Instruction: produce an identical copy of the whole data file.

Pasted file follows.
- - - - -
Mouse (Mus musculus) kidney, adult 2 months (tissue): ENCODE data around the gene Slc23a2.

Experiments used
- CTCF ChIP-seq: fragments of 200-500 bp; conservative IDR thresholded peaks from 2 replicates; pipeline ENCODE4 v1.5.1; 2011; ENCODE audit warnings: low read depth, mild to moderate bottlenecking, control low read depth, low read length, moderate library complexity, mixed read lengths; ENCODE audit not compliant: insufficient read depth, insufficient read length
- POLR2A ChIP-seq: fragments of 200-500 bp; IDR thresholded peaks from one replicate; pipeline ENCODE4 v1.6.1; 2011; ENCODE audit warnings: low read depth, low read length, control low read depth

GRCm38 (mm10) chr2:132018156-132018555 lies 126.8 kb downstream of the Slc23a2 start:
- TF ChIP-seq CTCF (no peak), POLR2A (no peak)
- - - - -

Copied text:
Mouse (Mus musculus) kidney, adult 2 months (tissue): ENCODE data around the gene Slc23a2.

Experiments used
- CTCF ChIP-seq: fragments of 200-500 bp; conservative IDR thresholded peaks from 2 replicates; pipeline ENCODE4 v1.5.1; 2011; ENCODE audit warnings: low read depth, mild to moderate bottlenecking, control low read depth, low read length, moderate library complexity, mixed read lengths; ENCODE audit not compliant: insufficient read depth, insufficient read length
- POLR2A ChIP-seq: fragments of 200-500 bp; IDR thresholded peaks from one replicate; pipeline ENCODE4 v1.6.1; 2011; ENCODE audit warnings: low read depth, low read length, control low read depth

GRCm38 (mm10) chr2:132018156-132018555 lies 126.8 kb downstream of the Slc23a2 start:
- TF ChIP-seq CTCF (no peak), POLR2A (no peak)